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8 / 14

CF: Mike Trout, Angels

CF: Mike Trout, Angels

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For the first time in… maybe in his entire career, Trout had some competition as the game’s best center fielder, as Ronald Acuña Jr. bested him by six points in wOBA and 16 points in on-base percentage, with better defensive metrics. But Trout still had the edge by three homers, 22 points in slugging percentage, 31 points in batting average, and five points in wRC+. It’s a testament to how good Trout is that “not automatically in the top two for MVP” rates as an off year for him.

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RF: Mookie Betts, Dodgers

RF: Mookie Betts, Dodgers

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Let’s all just take a moment to laugh at the Boston Red Sox for trading Betts. HAHAHAHAHAHAHAHAHAHAHAHAHAHAHAHAHAHAHAHAHAHAHAHAHAHAHAHAHAHAHAHAHAHAHAHAHAHAHAHAHAHAHAHA!!!!! What a delight. Betts is incredible. Imagine ever deciding that you’d rather have “financial flexibility.” What a stupid thing that would be.

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10 / 14

DH: Marcell Ozuna, Braves

DH: Marcell Ozuna, Braves

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The National League adopting the designated hitter worked out better for Atlanta than anyone, as they were able to let Ozuna do what he does best, which meant blasting 18 dingers while driving in 56 runs, which was on pace for 151 RBIs over a full season. Ozuna had a slash line of .338/.431/.636 for a 179 wRC+ and was worth 2.5 wins above replacement to the National League East champions while spending a grand total of 162 innings in the field.

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11 / 14

RHP: Shane Bieber, Cleveland

RHP: Shane Bieber, Cleveland

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The major league pitching Triple Crown winner — leading in wins (8), ERA (1.63), and strikeouts (122) — is an easy call as the best in the game this year. Bieber also led MLB in FIP, and the American League in fewest hits allowed per nine innings. While the National League Cy Young race this year is a jumble with several possible right answers, Bieber should coast to the award in the AL. Striking out a league-leading 14.2 batters per nine innings is better than what most closers do. Just a ridiculous year.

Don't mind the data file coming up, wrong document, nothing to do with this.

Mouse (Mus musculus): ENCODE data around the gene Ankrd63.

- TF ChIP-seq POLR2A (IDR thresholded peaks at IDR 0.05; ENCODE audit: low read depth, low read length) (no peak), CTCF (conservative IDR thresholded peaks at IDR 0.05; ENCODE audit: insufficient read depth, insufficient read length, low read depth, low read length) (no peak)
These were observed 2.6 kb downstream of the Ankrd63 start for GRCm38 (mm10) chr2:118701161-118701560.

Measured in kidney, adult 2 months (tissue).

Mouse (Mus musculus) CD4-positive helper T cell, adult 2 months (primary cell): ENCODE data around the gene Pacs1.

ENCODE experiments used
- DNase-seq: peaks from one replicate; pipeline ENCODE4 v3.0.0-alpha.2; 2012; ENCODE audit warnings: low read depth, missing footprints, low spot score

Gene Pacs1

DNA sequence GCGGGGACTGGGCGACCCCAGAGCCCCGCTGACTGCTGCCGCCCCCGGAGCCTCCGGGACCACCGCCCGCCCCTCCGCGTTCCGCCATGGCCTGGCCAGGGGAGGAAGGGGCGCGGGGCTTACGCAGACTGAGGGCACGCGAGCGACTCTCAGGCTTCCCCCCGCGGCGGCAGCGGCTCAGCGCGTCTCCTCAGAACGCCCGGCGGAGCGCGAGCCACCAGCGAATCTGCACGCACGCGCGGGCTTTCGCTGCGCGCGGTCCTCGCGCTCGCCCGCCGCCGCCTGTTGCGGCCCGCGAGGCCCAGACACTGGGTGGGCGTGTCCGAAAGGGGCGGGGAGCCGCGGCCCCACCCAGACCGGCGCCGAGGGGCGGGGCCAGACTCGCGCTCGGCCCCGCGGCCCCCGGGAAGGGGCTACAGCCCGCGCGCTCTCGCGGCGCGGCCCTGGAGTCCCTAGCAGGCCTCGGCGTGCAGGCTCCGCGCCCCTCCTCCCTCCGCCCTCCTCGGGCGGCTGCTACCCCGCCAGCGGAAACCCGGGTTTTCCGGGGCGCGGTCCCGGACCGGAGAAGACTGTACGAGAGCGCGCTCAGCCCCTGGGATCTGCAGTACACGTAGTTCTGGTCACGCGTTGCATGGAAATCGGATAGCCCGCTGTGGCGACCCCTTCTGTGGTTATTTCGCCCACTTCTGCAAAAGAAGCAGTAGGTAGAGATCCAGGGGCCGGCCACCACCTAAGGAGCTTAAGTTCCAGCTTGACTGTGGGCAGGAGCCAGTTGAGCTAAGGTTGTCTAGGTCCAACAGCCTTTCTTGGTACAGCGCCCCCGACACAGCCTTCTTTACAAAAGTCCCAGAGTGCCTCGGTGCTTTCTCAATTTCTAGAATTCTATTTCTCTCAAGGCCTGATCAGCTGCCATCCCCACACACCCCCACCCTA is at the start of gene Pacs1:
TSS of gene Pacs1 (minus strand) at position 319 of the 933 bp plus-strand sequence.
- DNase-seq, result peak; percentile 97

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12 / 14

LHP: Dallas Keuchel, White Sox

LHP: Dallas Keuchel, White Sox

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The White Sox, deservedly, got a lot of ink for how exciting their lineup was, led by Tim Anderson, Jose Abreu, Eloy Jiménez and Luis Robert. But the addition of Keuchel, the 2015 Cy Young winner, was a big part of why Chicago got to the next level in 2020. In 11 starts, Keuchel posted a 1.99 ERA, allowing only two home runs. While his strikeout rate of only six per nine innings isn’t the kind of eye-popping figure we’re now accustomed to from top starters, it’s alright to pitch to contact if nobody’s getting good wood on it.

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13 / 14

RP: Nick Anderson, Rays

RP: Nick Anderson, Rays

Illustration for article titled Deadspin Presents: Our All-MLB Team
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It all blew up on him in October, but Anderson was nigh untouchable in the regular season, posting a 0.49 WHIP with 26 strikeouts, three walks, and only one homer allowed in 16.1 innings. There were many other dominant relievers this season — Liam Hendriks in Oakland, Brad Hand in Cleveland, Devin Williams in Milwaukee, Trevor Rosenthal in Kansas City and then San Diego — but Anderson serving as the linchpin of the bullpen-heavy strategy of the best team in the American League tips it in his favor.

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Sorry to all the other Jesse Spectors for ruining your Google results.